Constitutions in transition
Constitutions in transition

Start this free course now. Just create an account and sign in. Enrol and complete the course for a free statement of participation or digital badge if available.

Free course

Constitutions in transition

2.2.1 Truth, damn truth, and statistics

Statistics rarely do justice to the reality of a situation but the stark results of the 1992 Human Development Index (HDI) demonstrate the systemic damage that apartheid inflicted on certain groups:

In the 1992 HDI rankings ... South Africa as a whole places 86th among 173 countries, adjacent to other middle income countries such as Sri Lanka, Botswana, and Peru. Differentiating the South African figures by race, one finds that white South Africa rises in rank to 18th place, with HDI place similar to New Zealand, while black South Africa falls to 118th place, close to countries such as Vietnam, Bolivia and Lesotho.

(Madlingozi, 2007, p. 107)

The date of the HDI rankings is significant as it sits in the middle of F.W. de Klerk’s presidency as leader of the National Party (N.P.), which was a significant epoch in South African history.

In the next activity you will be asked to adopt the role of another person when giving your response. Whenever you write in a legal context, it is important to think about things such as who is your audience and what is the appropriate style to adopt.

Activity 4 Imagine you’re F.W. de Klerk … it’s easy if you try

Timing: You should allow yourself 20 minutes to do this activity.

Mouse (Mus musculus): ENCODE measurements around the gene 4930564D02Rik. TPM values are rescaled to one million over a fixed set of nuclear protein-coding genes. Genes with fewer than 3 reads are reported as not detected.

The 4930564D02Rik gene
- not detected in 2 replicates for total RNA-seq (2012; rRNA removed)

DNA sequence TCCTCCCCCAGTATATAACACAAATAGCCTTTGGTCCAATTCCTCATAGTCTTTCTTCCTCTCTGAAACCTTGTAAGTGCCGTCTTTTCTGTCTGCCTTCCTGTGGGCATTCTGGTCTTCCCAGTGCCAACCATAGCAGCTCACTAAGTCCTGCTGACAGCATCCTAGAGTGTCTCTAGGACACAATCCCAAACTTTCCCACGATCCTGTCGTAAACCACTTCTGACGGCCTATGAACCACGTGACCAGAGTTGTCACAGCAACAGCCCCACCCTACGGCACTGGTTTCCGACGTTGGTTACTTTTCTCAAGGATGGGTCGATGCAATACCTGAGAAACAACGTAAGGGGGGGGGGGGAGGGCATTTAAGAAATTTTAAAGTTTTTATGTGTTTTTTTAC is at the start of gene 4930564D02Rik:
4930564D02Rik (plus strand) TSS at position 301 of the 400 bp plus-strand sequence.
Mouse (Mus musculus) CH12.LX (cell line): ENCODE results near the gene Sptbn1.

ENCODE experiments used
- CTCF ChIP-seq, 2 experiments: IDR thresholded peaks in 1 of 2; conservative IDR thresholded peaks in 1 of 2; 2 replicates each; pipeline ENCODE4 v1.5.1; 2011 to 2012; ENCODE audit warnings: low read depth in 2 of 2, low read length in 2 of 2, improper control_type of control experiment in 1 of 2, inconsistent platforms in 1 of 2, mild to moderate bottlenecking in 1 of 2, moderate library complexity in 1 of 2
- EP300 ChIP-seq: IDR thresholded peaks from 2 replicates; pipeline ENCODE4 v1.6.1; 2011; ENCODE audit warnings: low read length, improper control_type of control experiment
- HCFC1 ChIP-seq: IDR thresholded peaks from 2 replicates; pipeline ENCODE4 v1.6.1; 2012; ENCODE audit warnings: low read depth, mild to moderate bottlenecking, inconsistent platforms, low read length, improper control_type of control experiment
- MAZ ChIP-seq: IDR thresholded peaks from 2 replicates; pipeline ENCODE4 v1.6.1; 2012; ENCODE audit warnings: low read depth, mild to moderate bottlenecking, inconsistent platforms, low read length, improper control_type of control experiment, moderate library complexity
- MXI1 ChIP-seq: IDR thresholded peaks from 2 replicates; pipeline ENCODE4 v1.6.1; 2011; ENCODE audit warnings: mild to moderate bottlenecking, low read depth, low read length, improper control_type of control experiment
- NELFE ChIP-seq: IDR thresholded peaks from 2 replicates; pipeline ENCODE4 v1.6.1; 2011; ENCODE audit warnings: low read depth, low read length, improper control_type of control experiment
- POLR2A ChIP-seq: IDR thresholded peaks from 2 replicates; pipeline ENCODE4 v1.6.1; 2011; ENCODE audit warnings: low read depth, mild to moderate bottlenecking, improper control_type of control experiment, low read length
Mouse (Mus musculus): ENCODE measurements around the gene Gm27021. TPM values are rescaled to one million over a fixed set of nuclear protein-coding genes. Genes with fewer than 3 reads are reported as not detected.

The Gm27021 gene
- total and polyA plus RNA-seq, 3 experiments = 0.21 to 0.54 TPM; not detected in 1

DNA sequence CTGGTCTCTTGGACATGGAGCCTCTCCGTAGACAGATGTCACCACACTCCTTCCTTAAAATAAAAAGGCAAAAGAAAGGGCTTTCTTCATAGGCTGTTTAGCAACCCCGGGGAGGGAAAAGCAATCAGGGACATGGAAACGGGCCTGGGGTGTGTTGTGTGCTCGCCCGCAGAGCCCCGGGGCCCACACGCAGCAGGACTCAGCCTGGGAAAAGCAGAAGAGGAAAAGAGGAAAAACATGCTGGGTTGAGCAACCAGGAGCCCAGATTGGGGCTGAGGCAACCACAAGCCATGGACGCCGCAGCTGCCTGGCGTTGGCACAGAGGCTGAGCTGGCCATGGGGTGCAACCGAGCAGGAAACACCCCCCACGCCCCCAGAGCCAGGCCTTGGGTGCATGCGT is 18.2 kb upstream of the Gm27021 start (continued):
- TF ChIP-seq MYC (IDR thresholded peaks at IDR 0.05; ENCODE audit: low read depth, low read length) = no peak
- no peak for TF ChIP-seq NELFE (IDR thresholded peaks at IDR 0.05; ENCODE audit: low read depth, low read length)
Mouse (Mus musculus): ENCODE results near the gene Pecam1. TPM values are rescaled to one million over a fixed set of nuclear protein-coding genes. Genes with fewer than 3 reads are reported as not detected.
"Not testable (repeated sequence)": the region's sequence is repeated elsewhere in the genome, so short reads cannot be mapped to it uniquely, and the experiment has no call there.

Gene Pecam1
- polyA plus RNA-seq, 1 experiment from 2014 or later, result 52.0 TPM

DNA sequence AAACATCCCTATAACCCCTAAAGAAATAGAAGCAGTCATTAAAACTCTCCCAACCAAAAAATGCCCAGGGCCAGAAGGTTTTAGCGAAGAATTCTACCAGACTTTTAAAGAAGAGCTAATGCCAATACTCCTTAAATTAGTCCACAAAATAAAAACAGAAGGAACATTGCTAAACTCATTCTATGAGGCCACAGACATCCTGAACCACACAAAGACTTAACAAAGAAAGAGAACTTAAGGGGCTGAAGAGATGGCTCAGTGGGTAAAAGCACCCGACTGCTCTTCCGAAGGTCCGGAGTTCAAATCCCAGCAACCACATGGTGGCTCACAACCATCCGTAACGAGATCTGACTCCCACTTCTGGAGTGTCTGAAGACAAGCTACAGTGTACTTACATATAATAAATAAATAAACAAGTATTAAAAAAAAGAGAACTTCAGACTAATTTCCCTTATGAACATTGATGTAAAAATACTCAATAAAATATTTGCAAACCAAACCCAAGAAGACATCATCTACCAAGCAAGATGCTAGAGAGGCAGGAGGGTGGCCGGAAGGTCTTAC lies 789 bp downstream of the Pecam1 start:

F.W. de KlerkIt was noted in Activity 3 that there is a gap in the timeline between 1989 and 1997 in the interactive map. That is because this activity asks you to imagine you were de Klerk, intent on ending apartheid. Knowing what you know about apartheid, and considering the information given on the interactive map, what steps would you take to ensure that this happened?

To use this interactive functionality a free OU account is required. Sign in or register.
Interactive feature not available in single page view (see it in standard view).

Comment

This activity wants you to understand the difficulty de Klerk faced in his attempt to end apartheid. You can find the missing pieces of the information below. Please, only go on to the following section once you have made an attempt to engage with the activity.

This is what de Klerk did:

  • 1990: he legalised the ANC (African National Congress) and released Nelson Mandela from prison.
  • 1992: he presided over a whites-only referendum on bringing apartheid to an end, with a substantial majority agreeing that it should be ended.
  • 1993: an interim constitution was written that provided for the first non-racial election (an election open to all, irrespective of race) in South Africa, and established a Truth and Reconciliation Commission as part of the healing process of post-apartheid South Africa.

  • 1994: he became Deputy President under Nelson Mandela’s presidency, after he and the ANC were elected in the first non-racial general election.
Figure 4 Nelson Mandela
W203_1

Take your learning further371

Making the decision to study can be a big step, which is why you'll want a trusted University. The Open University has 50 years’ experience delivering flexible learning and 170,000 students are studying with us right now. Take a look at all Open University courses372.

If you are new to university level study, we offer two introductory routes to our qualifications. Find out Where to take your learning next?373 You could either choose to start with an Access courses374or an open box module, which allows you to count your previous learning towards an Open University qualification.

Not ready for University study then browse over 1000 free courses on OpenLearn375 and sign up to our newsletter376 to hear about new free courses as they are released.

Every year, thousands of students decide to study with The Open University. With over 120 qualifications, we’ve got the right course for you.

Request an Open University prospectus371